4. Arctic ice melt will trigger a tussle over territory, leading to conflict between the nations that claim ownership.

The fifth effect of a changing climate with national security implications was offered by Marcus King, associate professor of George Washington University’s The Elliott School of International Affairs. His was a promising trend – that water scarcity has fostered more incidents of cooperation than conflict.  For instance, he mentioned the agreement by Jordan, Israel and the Palestine Authority to rejuvenate the Dead Sea.

He noted that the Pentagon refers to climate change as an instability accelerant, and cited projections from the Intergovernmental Panel on Climate Change and others that by 2030, global demand for water will exceed the water supply by 40 percent.  Already, in the tinder box of the Middle East, water trends are alarming.  In Syria, 800,000 farmers were forced to move to cities because of a two-year drought and, in Yemeni, aquifers could be depleted by 2020.  For Egypt, which relies on neighboring countries for all of its fresh water, conflicts driven by water could erupt as Egypt’s neighbors consider building dams for their energy security.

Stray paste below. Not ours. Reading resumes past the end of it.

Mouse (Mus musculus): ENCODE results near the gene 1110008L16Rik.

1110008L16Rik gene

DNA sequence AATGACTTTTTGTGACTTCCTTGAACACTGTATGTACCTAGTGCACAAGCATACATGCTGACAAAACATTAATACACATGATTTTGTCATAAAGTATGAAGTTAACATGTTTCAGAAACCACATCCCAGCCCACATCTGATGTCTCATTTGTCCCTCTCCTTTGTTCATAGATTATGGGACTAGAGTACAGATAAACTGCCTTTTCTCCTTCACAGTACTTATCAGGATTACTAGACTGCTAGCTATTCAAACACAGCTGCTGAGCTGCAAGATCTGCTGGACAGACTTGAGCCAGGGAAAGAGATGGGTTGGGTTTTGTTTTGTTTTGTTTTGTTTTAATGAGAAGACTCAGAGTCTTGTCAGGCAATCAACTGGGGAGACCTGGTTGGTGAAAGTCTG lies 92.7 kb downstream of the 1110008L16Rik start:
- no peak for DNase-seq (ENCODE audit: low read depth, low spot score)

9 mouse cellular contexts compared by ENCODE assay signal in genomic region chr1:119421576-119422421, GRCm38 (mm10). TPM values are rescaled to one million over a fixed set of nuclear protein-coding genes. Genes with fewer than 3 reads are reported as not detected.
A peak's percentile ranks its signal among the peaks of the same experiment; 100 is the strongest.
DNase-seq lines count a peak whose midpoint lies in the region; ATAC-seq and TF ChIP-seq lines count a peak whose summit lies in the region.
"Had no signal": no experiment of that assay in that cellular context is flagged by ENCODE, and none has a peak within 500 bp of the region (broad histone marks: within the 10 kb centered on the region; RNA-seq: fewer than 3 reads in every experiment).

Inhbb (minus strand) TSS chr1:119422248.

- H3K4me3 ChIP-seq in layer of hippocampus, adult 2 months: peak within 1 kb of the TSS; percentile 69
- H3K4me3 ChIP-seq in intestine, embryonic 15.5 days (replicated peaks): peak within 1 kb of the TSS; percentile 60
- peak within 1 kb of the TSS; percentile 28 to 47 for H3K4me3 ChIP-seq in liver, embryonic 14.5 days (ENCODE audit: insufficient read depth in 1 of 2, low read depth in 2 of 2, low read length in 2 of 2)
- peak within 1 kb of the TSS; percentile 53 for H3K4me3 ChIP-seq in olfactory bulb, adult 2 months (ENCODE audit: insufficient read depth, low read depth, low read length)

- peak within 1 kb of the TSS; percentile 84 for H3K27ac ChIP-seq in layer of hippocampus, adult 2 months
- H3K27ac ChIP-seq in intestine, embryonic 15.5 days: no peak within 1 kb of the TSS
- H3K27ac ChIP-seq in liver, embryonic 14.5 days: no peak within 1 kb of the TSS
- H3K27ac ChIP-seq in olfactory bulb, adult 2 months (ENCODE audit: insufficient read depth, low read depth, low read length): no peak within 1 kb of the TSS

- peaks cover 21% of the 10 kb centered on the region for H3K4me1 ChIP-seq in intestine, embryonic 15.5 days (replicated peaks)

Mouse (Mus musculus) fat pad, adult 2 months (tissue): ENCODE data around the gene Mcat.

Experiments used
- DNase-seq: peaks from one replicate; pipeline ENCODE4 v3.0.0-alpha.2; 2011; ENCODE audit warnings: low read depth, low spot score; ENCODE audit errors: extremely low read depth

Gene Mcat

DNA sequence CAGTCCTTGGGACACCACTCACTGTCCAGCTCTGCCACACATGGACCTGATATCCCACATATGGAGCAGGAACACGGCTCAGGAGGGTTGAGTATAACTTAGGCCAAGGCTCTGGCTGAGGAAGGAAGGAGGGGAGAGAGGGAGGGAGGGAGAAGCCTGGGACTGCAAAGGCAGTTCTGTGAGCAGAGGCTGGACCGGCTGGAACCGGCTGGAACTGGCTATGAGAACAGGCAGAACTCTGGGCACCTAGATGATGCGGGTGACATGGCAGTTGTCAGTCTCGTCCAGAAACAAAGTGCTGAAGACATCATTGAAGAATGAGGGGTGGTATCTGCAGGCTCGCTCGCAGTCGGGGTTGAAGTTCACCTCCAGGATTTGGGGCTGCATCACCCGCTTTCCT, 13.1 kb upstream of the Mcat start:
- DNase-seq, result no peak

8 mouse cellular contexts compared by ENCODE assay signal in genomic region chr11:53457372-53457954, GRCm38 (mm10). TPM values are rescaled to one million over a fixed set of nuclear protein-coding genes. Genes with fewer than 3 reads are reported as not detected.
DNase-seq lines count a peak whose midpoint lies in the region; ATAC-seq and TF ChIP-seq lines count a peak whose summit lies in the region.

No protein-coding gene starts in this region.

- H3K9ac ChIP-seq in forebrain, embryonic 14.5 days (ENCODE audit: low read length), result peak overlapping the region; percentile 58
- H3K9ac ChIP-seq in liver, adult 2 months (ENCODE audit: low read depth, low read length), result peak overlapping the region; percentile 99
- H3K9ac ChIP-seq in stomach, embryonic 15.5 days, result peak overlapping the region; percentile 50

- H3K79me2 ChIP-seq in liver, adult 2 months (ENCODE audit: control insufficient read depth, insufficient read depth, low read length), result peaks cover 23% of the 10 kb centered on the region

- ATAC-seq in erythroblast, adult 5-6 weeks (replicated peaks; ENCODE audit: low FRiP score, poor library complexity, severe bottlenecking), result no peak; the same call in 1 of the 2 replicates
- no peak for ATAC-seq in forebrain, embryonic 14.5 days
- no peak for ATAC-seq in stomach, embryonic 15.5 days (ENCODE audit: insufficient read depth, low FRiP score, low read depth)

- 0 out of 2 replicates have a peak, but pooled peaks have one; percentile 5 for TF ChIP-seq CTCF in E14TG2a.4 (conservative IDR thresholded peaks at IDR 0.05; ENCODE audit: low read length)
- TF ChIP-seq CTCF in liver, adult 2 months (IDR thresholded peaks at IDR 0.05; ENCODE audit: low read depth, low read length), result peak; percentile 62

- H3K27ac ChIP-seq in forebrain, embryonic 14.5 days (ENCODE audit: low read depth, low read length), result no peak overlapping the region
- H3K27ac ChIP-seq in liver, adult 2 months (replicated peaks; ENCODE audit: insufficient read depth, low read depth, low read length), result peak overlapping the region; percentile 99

As Roger-Mark De Souza, director of the Wilson Center of Population, Environment, Security and Social Change foretold, with 1.5 billion, or more than one-in-five, people worldwide living in conflict or post-conflict areas, climate vulnerability will worsen crises.


[1] Approximately 6,020 square kilometers, The World Bank

 

National Security: A driver for climate adaptation prioritization?